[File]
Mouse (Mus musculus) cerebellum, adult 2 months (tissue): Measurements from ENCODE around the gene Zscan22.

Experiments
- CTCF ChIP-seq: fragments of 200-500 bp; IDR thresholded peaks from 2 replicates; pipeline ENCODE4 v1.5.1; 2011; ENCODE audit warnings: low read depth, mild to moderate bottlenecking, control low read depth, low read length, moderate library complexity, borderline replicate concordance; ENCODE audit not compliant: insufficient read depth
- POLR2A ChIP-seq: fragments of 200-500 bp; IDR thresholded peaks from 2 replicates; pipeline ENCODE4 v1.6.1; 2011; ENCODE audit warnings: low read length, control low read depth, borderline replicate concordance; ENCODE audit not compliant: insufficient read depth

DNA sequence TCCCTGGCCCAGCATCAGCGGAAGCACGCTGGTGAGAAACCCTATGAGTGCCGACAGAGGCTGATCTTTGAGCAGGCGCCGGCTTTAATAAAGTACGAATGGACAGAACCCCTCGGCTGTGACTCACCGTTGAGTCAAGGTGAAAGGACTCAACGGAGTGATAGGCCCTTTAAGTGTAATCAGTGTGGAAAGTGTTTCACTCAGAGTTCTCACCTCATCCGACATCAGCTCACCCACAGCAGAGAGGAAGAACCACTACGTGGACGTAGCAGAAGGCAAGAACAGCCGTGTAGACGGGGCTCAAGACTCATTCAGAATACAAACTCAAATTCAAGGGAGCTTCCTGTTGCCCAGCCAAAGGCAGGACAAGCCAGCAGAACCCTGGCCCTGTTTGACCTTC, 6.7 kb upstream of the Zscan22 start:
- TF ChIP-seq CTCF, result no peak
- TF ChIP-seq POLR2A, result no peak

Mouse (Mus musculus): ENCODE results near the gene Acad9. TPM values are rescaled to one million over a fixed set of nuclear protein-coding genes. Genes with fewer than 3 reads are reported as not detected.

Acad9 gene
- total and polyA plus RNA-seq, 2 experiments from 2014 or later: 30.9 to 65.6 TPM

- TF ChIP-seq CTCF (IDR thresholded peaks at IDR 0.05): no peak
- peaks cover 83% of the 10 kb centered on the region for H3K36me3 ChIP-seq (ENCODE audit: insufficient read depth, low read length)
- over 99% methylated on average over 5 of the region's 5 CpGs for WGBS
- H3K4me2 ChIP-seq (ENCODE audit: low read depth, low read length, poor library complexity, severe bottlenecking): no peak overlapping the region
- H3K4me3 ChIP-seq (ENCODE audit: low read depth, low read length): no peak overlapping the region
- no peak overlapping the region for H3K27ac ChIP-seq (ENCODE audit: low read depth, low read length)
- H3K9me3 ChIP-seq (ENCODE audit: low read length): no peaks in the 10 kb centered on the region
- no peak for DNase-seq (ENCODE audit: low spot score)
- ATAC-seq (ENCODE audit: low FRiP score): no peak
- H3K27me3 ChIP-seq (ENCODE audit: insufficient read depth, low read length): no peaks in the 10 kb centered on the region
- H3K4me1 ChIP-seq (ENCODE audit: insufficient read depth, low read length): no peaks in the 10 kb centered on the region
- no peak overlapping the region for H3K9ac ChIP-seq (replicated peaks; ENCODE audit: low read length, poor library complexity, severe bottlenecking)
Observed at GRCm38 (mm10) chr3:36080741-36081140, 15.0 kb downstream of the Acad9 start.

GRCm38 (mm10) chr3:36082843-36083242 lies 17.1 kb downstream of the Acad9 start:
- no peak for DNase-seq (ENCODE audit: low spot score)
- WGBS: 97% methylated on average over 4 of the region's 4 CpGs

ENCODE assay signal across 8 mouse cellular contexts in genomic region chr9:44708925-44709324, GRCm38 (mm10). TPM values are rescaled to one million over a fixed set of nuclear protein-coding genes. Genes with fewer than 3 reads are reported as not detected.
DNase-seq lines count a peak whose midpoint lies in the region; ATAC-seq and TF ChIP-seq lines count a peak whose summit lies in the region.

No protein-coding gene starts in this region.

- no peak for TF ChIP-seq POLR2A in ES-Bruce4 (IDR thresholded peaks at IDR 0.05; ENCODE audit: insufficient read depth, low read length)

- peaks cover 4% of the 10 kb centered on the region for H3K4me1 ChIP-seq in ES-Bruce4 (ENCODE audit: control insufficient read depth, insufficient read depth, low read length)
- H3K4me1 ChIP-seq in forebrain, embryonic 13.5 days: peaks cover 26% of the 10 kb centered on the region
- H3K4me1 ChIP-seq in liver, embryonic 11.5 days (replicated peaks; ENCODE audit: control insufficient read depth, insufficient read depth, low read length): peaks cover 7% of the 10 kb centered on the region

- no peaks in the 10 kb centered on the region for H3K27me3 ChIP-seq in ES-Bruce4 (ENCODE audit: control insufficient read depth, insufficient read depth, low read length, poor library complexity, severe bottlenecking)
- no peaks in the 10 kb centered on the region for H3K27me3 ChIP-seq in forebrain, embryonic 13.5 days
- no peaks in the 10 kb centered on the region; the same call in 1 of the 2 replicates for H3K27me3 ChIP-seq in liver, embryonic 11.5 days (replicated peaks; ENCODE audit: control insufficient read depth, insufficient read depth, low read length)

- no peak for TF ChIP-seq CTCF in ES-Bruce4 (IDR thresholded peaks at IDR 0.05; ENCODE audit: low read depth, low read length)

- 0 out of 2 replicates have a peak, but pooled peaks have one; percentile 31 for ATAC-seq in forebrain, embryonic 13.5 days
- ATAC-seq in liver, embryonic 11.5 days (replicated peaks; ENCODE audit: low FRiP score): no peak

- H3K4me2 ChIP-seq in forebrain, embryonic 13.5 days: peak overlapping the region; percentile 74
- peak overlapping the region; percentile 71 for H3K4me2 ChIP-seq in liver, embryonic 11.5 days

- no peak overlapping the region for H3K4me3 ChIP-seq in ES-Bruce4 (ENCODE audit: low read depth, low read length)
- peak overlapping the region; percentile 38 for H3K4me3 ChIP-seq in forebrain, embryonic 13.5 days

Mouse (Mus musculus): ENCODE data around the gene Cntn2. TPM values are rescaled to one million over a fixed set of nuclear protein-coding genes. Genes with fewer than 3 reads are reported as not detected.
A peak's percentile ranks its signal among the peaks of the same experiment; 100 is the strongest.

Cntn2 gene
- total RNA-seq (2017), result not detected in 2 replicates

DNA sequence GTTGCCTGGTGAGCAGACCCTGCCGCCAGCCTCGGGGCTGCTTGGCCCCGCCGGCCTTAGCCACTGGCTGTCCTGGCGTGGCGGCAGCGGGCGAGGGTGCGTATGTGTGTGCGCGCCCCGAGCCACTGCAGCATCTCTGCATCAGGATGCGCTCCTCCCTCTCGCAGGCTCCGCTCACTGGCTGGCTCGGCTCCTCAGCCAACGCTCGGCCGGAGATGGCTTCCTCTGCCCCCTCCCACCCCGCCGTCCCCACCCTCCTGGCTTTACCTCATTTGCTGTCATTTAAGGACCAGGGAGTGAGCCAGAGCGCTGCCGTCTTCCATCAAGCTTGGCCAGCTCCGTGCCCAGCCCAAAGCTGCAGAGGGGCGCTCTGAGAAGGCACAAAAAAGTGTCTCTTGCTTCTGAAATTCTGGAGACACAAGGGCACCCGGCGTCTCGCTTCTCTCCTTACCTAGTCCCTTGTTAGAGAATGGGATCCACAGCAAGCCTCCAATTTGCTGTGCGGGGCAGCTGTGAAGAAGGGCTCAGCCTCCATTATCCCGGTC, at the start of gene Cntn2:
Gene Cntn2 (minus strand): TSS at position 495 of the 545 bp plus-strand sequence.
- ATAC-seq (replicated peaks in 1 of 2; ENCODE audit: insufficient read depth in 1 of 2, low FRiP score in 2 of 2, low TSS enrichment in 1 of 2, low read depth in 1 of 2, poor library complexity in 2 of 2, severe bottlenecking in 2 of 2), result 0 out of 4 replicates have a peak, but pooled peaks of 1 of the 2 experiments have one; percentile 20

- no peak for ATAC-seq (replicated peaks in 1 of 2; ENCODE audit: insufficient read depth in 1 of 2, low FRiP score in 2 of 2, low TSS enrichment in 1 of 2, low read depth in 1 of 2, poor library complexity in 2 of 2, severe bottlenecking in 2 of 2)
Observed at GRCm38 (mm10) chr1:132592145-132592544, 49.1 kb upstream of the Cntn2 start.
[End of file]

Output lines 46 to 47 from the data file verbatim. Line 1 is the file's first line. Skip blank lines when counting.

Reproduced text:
Cntn2 gene
- total RNA-seq (2017), result not detected in 2 replicates